When an officer pulls you over on suspicion of DUI and requests you to take a breath analysis test, you may feel it is in your right to turn it down. After all, the test itself is somewhat invasive.
But due to something called an implied consent law, this assumption isn’t entirely accurate. Why is that the case, and how should you handle breath analysis tests accordingly?
Defining implied consent
The National Constitution Center discusses reasons not to refuse a breath analysis test. As mentioned, implied consent laws have something to do with this. An implied consent law applies to situations in which the average person could assume that someone gave their consent for something, despite not having verbal or written proof. As an example, people generally do not have to sign waivers to receive vaccinations because making the appointment and following through on it serve as proof of consent.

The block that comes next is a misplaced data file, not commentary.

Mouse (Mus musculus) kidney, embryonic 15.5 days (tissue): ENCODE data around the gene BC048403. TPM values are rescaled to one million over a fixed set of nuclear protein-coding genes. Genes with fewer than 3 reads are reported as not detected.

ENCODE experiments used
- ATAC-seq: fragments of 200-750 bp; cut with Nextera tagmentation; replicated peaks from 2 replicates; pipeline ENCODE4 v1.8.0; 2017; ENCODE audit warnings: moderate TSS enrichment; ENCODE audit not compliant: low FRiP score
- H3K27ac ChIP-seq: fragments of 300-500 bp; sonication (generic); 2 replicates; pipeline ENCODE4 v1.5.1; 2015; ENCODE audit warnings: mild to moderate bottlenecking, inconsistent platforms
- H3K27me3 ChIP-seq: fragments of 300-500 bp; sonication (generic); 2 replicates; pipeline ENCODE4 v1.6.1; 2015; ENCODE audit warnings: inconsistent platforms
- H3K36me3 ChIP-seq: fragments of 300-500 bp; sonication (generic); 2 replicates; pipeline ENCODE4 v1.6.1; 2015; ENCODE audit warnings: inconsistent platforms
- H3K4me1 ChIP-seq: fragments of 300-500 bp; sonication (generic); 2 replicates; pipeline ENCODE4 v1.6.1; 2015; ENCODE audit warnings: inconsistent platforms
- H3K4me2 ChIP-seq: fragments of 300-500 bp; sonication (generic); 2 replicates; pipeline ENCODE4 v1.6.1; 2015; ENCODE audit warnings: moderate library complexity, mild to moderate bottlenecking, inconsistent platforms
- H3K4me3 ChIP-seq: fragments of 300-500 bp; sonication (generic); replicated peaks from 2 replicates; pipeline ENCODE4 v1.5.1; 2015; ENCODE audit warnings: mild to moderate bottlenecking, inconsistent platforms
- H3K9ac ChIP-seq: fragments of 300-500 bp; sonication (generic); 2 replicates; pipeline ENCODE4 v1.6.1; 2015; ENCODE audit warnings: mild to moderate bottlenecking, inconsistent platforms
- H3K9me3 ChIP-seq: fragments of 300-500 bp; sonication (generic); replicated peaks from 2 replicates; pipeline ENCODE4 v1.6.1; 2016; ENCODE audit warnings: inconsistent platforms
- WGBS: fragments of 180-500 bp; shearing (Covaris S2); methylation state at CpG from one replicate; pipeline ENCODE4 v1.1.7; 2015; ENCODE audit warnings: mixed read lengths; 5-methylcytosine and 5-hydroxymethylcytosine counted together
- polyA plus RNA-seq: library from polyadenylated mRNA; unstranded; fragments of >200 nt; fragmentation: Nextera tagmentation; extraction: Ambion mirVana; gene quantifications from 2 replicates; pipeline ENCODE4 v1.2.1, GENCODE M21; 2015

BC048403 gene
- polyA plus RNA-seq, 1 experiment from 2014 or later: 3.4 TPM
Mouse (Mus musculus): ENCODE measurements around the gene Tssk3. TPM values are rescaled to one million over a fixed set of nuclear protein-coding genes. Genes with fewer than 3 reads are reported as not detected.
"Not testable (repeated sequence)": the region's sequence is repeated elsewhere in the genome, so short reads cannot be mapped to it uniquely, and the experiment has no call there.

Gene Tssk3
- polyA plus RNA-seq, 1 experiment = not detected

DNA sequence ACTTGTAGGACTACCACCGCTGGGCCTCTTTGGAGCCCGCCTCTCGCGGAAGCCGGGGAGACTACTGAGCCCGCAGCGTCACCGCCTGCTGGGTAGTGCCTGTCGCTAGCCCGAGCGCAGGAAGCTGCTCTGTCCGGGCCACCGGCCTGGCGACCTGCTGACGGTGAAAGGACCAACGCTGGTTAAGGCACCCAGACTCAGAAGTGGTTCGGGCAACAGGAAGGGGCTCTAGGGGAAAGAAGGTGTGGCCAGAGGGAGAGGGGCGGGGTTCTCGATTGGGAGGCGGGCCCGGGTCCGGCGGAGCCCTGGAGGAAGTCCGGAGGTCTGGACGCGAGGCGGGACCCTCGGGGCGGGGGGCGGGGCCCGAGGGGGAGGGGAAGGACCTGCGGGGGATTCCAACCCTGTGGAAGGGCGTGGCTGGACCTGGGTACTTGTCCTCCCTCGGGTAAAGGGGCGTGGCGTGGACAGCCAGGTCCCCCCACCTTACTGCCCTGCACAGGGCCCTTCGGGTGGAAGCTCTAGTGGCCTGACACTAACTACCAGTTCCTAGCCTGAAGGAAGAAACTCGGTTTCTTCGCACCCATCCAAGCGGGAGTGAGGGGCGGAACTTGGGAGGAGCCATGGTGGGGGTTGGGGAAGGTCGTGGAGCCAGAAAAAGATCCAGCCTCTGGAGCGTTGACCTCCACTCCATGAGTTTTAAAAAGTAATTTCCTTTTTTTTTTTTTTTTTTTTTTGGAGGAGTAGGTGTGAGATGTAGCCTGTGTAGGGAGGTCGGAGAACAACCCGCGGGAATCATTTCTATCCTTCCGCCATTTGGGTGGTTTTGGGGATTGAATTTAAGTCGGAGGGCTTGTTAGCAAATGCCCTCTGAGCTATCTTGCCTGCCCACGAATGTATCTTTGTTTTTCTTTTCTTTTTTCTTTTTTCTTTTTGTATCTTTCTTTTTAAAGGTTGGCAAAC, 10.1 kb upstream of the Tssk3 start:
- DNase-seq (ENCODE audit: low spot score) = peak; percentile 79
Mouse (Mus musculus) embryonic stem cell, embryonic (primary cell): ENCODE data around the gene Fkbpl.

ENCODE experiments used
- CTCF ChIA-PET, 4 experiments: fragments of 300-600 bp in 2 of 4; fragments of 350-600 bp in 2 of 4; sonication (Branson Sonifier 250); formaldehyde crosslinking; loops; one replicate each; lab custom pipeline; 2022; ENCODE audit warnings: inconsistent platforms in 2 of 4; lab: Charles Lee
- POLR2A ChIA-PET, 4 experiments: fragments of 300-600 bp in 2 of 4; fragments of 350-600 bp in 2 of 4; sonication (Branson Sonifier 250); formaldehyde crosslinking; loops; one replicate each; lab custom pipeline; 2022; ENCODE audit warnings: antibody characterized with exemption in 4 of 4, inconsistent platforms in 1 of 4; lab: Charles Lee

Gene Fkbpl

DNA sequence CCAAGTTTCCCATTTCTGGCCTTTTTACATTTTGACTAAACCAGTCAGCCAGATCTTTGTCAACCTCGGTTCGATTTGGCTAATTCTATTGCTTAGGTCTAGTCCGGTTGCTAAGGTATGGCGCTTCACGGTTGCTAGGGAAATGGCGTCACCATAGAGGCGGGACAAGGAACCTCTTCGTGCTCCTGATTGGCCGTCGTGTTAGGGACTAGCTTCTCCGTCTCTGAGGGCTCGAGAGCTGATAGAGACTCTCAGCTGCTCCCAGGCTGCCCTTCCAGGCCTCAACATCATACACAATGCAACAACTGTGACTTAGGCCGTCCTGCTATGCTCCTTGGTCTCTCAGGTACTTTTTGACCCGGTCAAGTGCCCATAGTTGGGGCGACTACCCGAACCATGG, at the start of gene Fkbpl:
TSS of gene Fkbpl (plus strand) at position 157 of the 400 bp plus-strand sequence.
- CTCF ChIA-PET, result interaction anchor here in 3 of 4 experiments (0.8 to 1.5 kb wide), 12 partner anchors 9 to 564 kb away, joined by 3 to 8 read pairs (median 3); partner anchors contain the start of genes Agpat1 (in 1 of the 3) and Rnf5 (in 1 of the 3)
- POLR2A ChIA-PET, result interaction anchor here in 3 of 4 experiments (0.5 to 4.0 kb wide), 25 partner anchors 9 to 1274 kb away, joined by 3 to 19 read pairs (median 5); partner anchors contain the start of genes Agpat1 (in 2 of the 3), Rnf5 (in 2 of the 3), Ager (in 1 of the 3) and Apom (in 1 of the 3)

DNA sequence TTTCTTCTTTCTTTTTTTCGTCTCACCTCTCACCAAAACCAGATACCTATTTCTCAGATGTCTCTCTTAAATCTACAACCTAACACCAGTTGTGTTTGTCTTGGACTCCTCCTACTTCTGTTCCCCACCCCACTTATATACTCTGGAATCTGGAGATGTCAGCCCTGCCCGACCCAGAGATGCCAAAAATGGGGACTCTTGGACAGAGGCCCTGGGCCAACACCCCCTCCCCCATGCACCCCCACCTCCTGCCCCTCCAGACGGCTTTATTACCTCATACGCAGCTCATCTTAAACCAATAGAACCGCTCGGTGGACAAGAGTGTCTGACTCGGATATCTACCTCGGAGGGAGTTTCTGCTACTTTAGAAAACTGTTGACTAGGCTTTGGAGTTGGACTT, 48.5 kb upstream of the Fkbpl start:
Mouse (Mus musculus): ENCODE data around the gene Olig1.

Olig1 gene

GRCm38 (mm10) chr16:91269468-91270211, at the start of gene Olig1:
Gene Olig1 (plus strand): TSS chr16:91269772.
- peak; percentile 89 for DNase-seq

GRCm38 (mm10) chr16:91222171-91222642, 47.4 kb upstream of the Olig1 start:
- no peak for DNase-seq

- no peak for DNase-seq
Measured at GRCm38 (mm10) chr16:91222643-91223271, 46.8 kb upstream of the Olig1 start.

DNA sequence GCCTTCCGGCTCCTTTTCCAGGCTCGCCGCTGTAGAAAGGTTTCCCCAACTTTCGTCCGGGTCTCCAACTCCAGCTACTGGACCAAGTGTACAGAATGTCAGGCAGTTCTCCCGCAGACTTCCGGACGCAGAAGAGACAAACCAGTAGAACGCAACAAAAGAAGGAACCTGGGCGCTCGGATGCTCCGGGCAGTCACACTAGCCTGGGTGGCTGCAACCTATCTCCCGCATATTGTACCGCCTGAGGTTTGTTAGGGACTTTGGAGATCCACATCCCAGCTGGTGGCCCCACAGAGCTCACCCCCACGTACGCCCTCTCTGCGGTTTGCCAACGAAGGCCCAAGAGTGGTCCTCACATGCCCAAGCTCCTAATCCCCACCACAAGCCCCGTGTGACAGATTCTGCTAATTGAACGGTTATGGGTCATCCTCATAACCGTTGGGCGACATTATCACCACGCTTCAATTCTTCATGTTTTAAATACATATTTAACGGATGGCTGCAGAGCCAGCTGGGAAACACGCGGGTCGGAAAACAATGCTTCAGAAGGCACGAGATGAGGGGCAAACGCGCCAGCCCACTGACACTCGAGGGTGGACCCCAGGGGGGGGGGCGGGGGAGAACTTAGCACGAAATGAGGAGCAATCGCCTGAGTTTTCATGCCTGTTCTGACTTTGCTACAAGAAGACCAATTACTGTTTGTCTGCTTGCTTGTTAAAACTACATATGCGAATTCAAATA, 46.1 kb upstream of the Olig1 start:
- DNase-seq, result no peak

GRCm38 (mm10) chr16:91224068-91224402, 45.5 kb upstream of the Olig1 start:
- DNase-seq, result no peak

In the case of driving, simply using public roads can serve as consent to DUI-related tests in order to help protect the safety of everyone else using the same roads. In other words, the moment you start driving on publicly accessible roads, the case can be made that you have consented to a DUI test such as a breath analysis test.
Of course, officers cannot physically force you to take these tests. However, if you insist on refusing, they must by law explain to you the potential consequences you face in doing so. This could include a period of license suspension, as well as potential jail time or fines.
Refusal even after this point could result in more penalties than is worth it, which is why it is generally the wiser idea to simply take the breath analysis test.